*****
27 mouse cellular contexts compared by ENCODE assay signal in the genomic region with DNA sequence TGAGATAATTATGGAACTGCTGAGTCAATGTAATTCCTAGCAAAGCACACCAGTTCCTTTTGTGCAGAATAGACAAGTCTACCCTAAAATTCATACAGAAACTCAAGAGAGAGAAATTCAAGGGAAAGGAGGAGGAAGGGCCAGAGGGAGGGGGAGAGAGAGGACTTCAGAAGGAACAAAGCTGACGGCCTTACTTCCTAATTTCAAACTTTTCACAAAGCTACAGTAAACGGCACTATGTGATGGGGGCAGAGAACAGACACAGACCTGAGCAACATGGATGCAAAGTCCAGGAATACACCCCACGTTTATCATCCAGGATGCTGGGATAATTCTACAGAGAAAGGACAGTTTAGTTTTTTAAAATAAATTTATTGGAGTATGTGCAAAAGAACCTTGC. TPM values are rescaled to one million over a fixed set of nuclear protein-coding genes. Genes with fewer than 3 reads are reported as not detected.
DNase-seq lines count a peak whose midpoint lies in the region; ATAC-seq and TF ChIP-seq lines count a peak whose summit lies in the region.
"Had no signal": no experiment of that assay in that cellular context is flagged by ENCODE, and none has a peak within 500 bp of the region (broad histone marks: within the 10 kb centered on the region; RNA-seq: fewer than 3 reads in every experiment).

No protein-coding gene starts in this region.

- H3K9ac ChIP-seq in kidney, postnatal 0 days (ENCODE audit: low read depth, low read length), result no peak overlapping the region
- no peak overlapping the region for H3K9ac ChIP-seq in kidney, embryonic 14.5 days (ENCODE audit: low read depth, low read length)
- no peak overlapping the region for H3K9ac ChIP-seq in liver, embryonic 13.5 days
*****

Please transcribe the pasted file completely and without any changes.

27 mouse cellular contexts compared by ENCODE assay signal in the genomic region with DNA sequence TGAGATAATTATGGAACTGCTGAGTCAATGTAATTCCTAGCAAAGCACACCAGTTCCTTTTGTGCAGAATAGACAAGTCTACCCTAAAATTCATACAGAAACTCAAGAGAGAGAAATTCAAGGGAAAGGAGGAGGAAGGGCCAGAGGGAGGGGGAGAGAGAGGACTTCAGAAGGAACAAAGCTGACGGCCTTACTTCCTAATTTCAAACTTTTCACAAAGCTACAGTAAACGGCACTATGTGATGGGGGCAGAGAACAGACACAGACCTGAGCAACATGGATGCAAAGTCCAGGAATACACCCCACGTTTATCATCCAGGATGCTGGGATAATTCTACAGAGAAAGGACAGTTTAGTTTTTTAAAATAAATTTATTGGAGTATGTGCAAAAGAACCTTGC. TPM values are rescaled to one million over a fixed set of nuclear protein-coding genes. Genes with fewer than 3 reads are reported as not detected.
DNase-seq lines count a peak whose midpoint lies in the region; ATAC-seq and TF ChIP-seq lines count a peak whose summit lies in the region.
"Had no signal": no experiment of that assay in that cellular context is flagged by ENCODE, and none has a peak within 500 bp of the region (broad histone marks: within the 10 kb centered on the region; RNA-seq: fewer than 3 reads in every experiment).

No protein-coding gene starts in this region.

- H3K9ac ChIP-seq in kidney, postnatal 0 days (ENCODE audit: low read depth, low read length), result no peak overlapping the region
- no peak overlapping the region for H3K9ac ChIP-seq in kidney, embryonic 14.5 days (ENCODE audit: low read depth, low read length)
- no peak overlapping the region for H3K9ac ChIP-seq in liver, embryonic 13.5 days